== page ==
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Family Dinner Dates

Two of the learning outcomes for Religious Education are learning about religion and learning from religion. When we study Judaism we discover that the family has a key role to play in life. Many Jewish adults will talk fondly of their family upbringing which was rooted in being together as a family and often including grandparents and that they have tried to ensure their children have similar experiences of family life. Jews eat the weekly Sabbath meal together and The Sabbath is a day when they do no work and spend the day together as a family. The annual Passover meal is eaten together as a family. For many Jewish people the kitchen is the most important room in the home as it is where family meals are prepared and the family gather before and after the meal.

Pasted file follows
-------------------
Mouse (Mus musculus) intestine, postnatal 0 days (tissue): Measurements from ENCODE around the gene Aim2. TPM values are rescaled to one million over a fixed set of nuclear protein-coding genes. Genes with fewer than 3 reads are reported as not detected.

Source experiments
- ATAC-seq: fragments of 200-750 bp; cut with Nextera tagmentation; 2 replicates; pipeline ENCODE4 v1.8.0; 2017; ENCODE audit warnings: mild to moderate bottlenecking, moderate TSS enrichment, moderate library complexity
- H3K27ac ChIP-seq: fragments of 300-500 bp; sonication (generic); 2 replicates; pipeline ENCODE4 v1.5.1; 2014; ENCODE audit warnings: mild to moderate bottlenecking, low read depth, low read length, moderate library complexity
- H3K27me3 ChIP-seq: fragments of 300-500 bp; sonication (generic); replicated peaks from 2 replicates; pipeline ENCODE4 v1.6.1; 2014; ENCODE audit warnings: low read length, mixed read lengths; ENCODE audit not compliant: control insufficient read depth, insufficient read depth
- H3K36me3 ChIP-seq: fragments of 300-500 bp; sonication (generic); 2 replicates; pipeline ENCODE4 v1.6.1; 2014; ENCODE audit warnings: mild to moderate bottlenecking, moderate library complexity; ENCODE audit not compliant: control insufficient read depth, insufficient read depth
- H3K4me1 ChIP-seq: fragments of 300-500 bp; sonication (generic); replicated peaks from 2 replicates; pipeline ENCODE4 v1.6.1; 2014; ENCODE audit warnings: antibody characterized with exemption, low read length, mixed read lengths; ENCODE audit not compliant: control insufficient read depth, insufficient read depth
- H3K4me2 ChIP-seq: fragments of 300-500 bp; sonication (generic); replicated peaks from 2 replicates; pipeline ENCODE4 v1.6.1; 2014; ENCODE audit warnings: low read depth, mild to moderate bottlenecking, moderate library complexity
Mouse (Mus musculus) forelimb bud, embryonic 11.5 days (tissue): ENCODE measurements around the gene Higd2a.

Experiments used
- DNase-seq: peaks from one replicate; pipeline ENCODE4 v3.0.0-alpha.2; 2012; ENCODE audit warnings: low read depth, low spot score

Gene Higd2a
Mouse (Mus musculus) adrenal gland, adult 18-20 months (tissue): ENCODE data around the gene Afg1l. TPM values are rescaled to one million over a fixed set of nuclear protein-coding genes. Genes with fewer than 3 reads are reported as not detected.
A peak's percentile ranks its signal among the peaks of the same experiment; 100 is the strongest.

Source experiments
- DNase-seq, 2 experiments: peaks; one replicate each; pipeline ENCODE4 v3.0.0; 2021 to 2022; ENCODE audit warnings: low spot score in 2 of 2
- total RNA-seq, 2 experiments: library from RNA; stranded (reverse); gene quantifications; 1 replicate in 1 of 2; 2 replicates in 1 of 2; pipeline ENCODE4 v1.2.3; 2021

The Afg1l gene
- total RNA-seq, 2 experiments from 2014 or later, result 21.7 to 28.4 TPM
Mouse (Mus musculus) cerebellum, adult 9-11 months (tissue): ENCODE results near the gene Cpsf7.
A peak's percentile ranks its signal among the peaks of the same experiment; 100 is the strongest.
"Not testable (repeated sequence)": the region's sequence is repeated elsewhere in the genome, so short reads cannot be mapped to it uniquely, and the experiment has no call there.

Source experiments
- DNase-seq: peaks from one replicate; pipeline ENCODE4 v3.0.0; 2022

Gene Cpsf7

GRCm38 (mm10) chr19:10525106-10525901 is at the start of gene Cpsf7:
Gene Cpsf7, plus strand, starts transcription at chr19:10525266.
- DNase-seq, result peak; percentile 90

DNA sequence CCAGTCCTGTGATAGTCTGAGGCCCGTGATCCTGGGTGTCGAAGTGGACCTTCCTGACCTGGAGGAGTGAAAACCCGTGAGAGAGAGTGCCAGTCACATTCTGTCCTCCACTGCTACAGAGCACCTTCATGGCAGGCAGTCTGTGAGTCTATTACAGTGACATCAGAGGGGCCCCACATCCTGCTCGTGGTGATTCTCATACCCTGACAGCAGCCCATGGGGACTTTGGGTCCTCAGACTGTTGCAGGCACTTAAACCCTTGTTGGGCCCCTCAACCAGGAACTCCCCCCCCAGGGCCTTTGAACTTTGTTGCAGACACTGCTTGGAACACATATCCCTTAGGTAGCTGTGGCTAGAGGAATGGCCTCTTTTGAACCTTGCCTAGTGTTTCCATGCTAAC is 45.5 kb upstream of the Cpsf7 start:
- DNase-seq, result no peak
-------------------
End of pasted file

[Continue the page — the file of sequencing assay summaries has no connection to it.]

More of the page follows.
Many families in our society can learn from this. It seems normal not to sit at the table to eat these days and many families watch TV whilst eating. People are busy using their technology at the meal table. Our daughter, partner and grandson moved in with us earlier this year whilst they had their house refurbished. We all work different hours and have varying interests but we have managed to eat together at least once almost every day. It is the only time ‘the technology’ is forgotten and it is a time for catching up, sharing and conversation. We have discovered, like the Jews, that meal times can nourish both body and spirit.

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